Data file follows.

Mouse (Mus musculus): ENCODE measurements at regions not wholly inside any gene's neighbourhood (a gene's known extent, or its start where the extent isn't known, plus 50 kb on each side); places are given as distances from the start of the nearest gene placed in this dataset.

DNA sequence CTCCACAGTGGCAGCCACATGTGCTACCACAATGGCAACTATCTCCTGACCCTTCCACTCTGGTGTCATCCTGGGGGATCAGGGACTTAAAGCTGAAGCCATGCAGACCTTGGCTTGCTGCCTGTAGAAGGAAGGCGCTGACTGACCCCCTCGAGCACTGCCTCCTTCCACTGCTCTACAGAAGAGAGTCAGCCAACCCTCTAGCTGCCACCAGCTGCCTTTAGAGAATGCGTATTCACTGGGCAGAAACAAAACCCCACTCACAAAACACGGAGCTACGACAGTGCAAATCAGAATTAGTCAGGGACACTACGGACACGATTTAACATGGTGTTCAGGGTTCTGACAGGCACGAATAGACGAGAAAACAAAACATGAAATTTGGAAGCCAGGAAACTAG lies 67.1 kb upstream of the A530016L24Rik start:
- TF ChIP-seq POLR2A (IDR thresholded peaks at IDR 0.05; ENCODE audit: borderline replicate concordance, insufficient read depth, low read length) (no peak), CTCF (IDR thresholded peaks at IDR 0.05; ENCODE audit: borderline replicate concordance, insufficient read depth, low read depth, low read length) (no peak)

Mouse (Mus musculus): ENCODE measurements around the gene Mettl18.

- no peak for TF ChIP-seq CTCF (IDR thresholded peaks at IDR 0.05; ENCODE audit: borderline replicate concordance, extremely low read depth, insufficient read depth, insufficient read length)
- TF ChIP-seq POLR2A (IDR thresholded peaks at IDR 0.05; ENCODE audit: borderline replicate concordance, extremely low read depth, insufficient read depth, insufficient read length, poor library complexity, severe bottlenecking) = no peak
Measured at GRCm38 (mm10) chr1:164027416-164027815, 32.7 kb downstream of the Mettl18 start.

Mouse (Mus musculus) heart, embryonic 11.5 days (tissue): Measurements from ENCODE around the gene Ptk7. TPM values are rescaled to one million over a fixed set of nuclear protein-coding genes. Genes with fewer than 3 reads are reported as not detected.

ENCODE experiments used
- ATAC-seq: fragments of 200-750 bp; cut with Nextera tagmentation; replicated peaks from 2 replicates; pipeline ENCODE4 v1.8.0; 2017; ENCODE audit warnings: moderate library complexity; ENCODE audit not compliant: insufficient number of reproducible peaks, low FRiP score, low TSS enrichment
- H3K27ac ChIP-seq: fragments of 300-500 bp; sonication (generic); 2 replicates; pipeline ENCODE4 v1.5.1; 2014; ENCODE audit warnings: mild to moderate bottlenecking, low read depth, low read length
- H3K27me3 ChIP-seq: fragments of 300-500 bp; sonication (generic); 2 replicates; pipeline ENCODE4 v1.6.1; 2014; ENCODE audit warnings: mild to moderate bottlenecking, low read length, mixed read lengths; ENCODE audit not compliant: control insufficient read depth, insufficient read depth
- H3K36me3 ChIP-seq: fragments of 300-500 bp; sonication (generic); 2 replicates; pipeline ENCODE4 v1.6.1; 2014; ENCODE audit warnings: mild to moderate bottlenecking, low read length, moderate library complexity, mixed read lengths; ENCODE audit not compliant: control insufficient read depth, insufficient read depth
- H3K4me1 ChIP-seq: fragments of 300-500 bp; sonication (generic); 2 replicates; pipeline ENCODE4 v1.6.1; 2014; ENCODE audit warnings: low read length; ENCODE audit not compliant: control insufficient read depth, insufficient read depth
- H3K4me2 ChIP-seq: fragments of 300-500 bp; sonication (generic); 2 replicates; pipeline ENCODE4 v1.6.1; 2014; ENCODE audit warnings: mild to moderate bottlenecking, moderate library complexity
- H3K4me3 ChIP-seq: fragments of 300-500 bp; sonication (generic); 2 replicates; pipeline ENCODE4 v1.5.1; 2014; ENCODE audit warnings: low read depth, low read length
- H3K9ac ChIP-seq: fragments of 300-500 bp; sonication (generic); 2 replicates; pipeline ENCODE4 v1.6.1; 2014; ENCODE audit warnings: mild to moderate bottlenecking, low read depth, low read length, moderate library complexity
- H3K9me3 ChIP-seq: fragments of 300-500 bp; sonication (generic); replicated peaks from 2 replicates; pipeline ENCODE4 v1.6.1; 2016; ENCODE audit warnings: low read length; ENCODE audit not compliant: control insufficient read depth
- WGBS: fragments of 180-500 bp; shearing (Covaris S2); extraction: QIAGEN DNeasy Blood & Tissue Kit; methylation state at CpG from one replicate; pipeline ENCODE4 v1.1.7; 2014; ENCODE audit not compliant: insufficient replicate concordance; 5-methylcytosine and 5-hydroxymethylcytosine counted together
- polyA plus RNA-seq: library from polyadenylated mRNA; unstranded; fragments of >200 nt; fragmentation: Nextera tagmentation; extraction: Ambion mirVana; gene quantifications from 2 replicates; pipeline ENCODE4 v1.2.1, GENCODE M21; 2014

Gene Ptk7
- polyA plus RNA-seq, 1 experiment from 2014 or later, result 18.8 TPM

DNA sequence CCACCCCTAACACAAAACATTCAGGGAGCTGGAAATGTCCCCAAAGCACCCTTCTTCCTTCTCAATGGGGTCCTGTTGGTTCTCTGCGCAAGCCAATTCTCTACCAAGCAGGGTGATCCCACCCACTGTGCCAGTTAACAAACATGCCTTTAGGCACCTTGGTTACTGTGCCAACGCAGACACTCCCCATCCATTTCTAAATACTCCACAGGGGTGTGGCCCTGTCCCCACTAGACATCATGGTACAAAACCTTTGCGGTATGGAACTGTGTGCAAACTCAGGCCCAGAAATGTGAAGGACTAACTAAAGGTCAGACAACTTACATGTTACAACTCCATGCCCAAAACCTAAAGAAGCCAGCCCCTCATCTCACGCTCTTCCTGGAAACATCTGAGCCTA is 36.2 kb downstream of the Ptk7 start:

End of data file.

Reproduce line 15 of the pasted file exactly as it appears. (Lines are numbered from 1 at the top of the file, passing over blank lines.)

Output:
- H3K4me2 ChIP-seq: fragments of 300-500 bp; sonication (generic); 2 replicates; pipeline ENCODE4 v1.6.1; 2014; ENCODE audit warnings: mild to moderate bottlenecking, moderate library complexity